Judge invalidates killer’s death sentence based on Bible-quoting prosecutor

A judge found that repeated quotations and references to biblical law in the prosecutor's closing statements were inflammatory.

A judge found that repeated quotations and references to biblical law in the prosecutor’s closing statements were inflammatory.

(Richard Hartog / Los Angeles Times)

More than a quarter-century after the slaying of an Oceanside woman, a judge has overturned her killer’s death sentence, finding the prosecutor committed “egregious misconduct” by telling jurors that the Bible demanded the ultimate punishment.

U.S. District Judge Jeffrey Miller wrote that the repeated quotations and references to biblical law in the prosecutor’s closing statements were so inflammatory that they had affected the outcome of Rudolph Roybal’s 1992 trial.

“The prosecutor’s improper argument presented an intolerable danger that the jury minimized its role as fact finder and encouraged jurors to vote for death because it was God’s will, and not that the imposition of the death penalty complied with California and federal law,” Miller wrote in a 226-page opinion granting Roybal’s appeal. The opinion was filed last week.

The judge also chastised Roybal’s defense attorneys, ruling they had provided ineffective counsel by not objecting to the prosecutor’s closing remarks.


The ruling directs prosecutors to either grant Roybal, 59, a new penalty phase to determine whether he should be sentenced to death, or to resentence him to life without the possibility of parole.

Prosecutors, who have about four months to decide how to proceed, also can appeal the judge’s ruling to the 9th U.S. Circuit Court of Appeals.

Roybal was a 33-year-old drifter who had come from Santa Fe, N.M., to stay with his half-brother in Oceanside in 1989.

Testimony at the trial in Vista Superior Court was rife with details about his troubled childhood. His mother drank alcohol while pregnant, later neglected him and at one point offered to give him up to appease her then-husband, according to testimony. Roybal started drinking and sniffing paint at age 9 and suffered from various personality disorders.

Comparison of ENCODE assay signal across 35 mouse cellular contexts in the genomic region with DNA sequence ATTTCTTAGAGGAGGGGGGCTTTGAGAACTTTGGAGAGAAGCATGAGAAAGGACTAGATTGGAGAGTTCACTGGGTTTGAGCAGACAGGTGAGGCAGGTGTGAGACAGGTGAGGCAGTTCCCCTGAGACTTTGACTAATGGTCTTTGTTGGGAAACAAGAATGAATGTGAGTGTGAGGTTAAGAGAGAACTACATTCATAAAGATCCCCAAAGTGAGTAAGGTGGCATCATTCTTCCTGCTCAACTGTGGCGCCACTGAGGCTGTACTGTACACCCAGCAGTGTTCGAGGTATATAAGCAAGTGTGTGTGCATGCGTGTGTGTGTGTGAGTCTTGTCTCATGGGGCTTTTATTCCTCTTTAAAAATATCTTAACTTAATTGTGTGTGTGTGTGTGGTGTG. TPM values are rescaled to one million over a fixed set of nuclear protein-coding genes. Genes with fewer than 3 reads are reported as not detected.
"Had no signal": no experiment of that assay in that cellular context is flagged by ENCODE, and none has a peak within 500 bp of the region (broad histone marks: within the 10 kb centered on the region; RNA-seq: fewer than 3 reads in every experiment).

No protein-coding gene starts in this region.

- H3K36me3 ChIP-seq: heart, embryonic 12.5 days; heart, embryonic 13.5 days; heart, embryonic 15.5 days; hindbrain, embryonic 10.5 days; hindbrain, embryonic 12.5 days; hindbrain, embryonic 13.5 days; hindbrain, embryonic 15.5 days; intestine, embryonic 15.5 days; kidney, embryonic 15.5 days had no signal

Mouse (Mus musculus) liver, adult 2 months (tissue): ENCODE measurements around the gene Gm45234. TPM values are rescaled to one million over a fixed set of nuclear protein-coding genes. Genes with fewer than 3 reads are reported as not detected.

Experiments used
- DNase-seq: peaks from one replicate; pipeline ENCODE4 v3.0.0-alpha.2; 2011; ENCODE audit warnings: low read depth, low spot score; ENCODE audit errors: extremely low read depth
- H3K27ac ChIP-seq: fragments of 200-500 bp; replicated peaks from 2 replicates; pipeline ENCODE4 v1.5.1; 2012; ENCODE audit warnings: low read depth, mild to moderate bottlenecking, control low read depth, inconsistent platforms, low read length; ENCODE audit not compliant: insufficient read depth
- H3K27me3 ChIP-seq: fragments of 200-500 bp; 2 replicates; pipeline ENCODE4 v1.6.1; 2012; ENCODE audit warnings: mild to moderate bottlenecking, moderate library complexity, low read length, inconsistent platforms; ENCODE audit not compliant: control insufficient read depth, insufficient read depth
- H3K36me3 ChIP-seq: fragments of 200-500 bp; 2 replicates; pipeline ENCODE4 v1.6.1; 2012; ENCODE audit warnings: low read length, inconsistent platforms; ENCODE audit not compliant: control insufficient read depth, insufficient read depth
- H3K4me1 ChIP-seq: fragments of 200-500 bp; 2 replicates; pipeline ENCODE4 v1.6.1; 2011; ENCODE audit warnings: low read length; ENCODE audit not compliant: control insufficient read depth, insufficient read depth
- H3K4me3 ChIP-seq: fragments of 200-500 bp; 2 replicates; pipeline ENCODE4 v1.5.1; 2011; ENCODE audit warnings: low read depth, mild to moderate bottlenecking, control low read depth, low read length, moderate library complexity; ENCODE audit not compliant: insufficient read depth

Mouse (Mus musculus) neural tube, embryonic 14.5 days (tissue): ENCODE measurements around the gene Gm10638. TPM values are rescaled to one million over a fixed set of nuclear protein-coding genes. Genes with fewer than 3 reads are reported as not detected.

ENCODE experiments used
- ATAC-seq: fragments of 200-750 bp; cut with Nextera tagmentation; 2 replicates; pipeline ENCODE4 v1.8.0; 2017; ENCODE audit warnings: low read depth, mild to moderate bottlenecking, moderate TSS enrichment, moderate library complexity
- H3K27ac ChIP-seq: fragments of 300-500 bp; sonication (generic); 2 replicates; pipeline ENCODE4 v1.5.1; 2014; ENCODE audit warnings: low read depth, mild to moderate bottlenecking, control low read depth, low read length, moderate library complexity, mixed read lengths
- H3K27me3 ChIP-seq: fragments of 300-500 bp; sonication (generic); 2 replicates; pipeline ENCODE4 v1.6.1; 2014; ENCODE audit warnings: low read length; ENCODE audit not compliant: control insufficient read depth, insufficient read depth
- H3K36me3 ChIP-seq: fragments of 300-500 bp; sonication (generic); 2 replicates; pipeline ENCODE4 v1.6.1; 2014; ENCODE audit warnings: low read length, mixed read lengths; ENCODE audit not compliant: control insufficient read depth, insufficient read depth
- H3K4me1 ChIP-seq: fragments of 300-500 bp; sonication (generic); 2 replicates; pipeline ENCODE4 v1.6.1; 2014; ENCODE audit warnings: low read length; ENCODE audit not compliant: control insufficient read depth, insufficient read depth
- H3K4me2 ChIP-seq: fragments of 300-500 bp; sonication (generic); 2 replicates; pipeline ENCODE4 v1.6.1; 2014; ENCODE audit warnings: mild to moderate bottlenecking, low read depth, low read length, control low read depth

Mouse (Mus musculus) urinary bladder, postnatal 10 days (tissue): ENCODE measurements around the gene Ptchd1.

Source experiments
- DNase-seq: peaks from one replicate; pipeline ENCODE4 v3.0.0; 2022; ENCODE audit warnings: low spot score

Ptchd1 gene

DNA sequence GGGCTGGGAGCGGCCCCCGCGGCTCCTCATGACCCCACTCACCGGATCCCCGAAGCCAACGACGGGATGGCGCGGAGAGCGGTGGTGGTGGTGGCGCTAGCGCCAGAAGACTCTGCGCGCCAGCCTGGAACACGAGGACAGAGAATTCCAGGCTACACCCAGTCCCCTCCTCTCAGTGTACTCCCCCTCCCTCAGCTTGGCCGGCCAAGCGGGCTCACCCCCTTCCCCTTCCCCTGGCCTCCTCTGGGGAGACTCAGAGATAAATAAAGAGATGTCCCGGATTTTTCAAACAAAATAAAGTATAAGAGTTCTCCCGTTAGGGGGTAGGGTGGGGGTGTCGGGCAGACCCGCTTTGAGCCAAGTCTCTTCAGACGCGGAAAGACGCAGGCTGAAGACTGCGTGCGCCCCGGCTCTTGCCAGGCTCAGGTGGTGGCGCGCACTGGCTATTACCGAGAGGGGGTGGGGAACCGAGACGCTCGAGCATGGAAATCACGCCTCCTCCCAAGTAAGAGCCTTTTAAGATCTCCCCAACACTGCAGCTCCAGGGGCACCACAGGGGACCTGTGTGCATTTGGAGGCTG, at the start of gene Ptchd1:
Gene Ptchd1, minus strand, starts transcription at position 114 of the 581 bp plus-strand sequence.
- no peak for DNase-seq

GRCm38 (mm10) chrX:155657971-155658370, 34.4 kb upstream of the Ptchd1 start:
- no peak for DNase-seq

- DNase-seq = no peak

By the time he made it to Oceanside, he had been convicted of six felonies, including a drug-fueled attack on a former girlfriend and a car chase that ended with his passenger firing shots at a pursuing police officer.

While staying with his brother, he made money by doing yard work. After performing about four days of gardening for Yvonne Weden, 65, and her husband, Roybal was fired for being too slow.

Weden was found dead in her bedroom about a week later. She’d been stabbed 13 times and her neck had been slashed.

A Camel cigarette butt, the brand Roybal was known to smoke, was found on the floor. Some of her jewelry was missing, including her wedding ring.


Roybal left for New Mexico the next day, and his mother saw him hide a plastic bag in a cinder block wall near her house. Police found that it contained some of the Wedens’ property, including jewelry.

A jury found Roybal guilty of first-degree murder, robbery and burglary in 1992. The penalty phase lasted nine days. When it came time for closing statements, San Diego County Deputy Dist. Atty. James Koerber told jurors:

“There is another book, written long ago, that mentions the crime of murder, and mentions what is the appropriate penalty for the crime of murder, and that book says … ‘And if he smite with an instrument of iron so that he die, he is a murderer. The murderer shall surely be put to death.’”

Roybal’s public defenders did not object.


Alex Simpson, associate director of the California Innocence Project run by California Western School of Law, said the issue was less about the Bible than the prosecutor asking the jury to make a decision based on something other than the evidence presented in the case.

“It’s an appeal to an authority or other evidence that shouldn’t be considered by the jury,” Simpson said. “In reality, the only thing a jury should do is consider what are the facts and how do the facts inform my decision to vote one way or the other.”

Davis writes for the San Diego Union-Tribune. Union-Tribune staff writer Dana Littlefield contributed to this report.